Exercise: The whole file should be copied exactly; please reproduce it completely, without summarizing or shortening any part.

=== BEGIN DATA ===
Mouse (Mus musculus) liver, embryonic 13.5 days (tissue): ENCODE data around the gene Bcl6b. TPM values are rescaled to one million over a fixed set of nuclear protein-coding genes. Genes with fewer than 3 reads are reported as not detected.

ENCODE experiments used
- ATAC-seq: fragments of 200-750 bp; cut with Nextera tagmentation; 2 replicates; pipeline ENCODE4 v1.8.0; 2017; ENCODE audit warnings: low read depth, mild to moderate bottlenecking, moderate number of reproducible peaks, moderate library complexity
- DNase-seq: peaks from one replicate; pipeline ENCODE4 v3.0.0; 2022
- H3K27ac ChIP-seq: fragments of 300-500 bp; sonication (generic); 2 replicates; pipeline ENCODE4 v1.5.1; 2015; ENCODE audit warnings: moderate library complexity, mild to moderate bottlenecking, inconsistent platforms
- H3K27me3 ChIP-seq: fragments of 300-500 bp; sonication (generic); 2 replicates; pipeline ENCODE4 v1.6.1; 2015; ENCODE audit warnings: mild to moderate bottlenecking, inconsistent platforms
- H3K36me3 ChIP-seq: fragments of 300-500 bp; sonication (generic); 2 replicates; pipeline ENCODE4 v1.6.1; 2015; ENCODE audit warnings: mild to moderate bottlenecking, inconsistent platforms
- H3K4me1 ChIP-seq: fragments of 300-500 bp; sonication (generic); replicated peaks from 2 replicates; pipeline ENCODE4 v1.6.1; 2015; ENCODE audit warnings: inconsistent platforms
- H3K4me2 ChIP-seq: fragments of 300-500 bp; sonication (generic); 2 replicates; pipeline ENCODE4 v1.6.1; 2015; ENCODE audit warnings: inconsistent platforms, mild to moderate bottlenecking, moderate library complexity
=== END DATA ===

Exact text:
Mouse (Mus musculus) liver, embryonic 13.5 days (tissue): ENCODE data around the gene Bcl6b. TPM values are rescaled to one million over a fixed set of nuclear protein-coding genes. Genes with fewer than 3 reads are reported as not detected.

ENCODE experiments used
- ATAC-seq: fragments of 200-750 bp; cut with Nextera tagmentation; 2 replicates; pipeline ENCODE4 v1.8.0; 2017; ENCODE audit warnings: low read depth, mild to moderate bottlenecking, moderate number of reproducible peaks, moderate library complexity
- DNase-seq: peaks from one replicate; pipeline ENCODE4 v3.0.0; 2022
- H3K27ac ChIP-seq: fragments of 300-500 bp; sonication (generic); 2 replicates; pipeline ENCODE4 v1.5.1; 2015; ENCODE audit warnings: moderate library complexity, mild to moderate bottlenecking, inconsistent platforms
- H3K27me3 ChIP-seq: fragments of 300-500 bp; sonication (generic); 2 replicates; pipeline ENCODE4 v1.6.1; 2015; ENCODE audit warnings: mild to moderate bottlenecking, inconsistent platforms
- H3K36me3 ChIP-seq: fragments of 300-500 bp; sonication (generic); 2 replicates; pipeline ENCODE4 v1.6.1; 2015; ENCODE audit warnings: mild to moderate bottlenecking, inconsistent platforms
- H3K4me1 ChIP-seq: fragments of 300-500 bp; sonication (generic); replicated peaks from 2 replicates; pipeline ENCODE4 v1.6.1; 2015; ENCODE audit warnings: inconsistent platforms
- H3K4me2 ChIP-seq: fragments of 300-500 bp; sonication (generic); 2 replicates; pipeline ENCODE4 v1.6.1; 2015; ENCODE audit warnings: inconsistent platforms, mild to moderate bottlenecking, moderate library complexity